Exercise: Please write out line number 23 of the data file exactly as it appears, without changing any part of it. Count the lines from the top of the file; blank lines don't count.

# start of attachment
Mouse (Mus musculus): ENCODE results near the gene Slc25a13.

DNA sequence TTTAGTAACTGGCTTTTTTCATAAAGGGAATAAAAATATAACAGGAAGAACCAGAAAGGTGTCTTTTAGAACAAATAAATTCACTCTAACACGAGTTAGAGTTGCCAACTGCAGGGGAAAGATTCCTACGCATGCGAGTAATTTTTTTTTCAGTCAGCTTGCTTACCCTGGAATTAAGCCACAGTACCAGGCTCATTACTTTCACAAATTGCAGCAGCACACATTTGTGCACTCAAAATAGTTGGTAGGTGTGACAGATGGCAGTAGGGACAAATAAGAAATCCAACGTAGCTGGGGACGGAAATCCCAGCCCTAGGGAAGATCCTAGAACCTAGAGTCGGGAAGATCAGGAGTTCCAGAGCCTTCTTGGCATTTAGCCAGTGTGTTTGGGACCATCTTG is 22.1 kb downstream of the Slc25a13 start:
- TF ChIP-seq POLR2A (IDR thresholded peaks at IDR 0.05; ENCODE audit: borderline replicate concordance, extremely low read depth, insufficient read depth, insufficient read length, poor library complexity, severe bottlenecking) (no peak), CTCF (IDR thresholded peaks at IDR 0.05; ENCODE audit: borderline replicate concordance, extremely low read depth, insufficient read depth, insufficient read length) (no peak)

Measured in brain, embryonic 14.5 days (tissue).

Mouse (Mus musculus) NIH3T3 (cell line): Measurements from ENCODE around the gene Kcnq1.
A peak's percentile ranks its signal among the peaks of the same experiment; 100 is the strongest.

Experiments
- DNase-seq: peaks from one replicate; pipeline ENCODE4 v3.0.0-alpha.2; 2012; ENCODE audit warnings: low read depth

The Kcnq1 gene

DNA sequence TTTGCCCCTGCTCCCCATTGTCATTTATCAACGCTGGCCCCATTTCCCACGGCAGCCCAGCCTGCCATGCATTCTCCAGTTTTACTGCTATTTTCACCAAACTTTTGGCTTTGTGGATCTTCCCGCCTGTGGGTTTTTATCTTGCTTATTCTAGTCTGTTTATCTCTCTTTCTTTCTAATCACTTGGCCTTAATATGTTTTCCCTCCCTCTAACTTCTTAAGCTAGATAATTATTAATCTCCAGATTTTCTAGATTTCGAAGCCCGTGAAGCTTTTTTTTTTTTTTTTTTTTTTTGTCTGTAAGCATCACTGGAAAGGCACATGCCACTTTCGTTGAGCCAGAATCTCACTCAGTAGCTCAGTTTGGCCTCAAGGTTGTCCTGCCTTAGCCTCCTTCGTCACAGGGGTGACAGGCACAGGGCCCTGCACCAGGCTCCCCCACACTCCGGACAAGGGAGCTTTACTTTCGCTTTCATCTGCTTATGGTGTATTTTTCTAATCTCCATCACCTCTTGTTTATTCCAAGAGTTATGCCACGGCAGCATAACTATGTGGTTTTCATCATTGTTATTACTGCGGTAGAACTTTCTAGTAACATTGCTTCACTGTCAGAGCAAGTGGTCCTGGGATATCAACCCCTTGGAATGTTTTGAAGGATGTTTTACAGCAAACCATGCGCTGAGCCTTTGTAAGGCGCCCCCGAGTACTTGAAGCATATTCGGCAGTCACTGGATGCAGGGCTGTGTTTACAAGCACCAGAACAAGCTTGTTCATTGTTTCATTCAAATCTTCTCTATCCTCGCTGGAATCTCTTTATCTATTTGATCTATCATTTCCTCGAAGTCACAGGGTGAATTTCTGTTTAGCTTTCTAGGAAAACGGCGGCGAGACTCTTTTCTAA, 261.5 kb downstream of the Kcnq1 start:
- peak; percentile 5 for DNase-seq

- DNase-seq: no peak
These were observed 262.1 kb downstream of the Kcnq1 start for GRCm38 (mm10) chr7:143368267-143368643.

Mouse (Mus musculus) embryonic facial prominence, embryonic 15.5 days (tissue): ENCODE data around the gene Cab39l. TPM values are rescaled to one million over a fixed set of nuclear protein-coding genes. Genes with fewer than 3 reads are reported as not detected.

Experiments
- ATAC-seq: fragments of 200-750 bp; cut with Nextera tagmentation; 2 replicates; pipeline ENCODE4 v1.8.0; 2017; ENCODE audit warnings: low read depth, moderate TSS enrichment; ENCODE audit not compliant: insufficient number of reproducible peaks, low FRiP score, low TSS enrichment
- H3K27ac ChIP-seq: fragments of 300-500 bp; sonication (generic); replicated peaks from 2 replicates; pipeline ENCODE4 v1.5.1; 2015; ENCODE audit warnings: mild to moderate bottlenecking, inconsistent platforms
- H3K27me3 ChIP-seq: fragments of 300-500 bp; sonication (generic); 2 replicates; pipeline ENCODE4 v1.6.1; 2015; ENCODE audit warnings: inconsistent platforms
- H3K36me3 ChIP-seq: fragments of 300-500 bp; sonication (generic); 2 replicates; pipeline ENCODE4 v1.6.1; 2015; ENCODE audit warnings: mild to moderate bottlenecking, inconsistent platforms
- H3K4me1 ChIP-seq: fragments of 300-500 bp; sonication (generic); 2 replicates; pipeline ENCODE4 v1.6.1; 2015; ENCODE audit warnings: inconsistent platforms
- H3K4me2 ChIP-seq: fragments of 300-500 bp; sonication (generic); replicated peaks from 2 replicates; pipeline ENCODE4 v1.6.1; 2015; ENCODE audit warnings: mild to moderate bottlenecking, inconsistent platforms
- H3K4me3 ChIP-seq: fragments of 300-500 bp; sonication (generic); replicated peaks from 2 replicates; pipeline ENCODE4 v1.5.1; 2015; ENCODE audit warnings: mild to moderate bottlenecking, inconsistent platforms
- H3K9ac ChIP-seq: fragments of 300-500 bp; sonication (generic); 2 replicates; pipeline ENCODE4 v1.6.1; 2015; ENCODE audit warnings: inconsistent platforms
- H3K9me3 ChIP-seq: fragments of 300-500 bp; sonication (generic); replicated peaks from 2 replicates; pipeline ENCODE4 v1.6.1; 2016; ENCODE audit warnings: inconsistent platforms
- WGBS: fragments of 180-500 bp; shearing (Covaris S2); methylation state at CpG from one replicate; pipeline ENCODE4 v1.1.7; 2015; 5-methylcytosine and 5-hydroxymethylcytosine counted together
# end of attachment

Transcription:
- H3K9ac ChIP-seq: fragments of 300-500 bp; sonication (generic); 2 replicates; pipeline ENCODE4 v1.6.1; 2015; ENCODE audit warnings: inconsistent platforms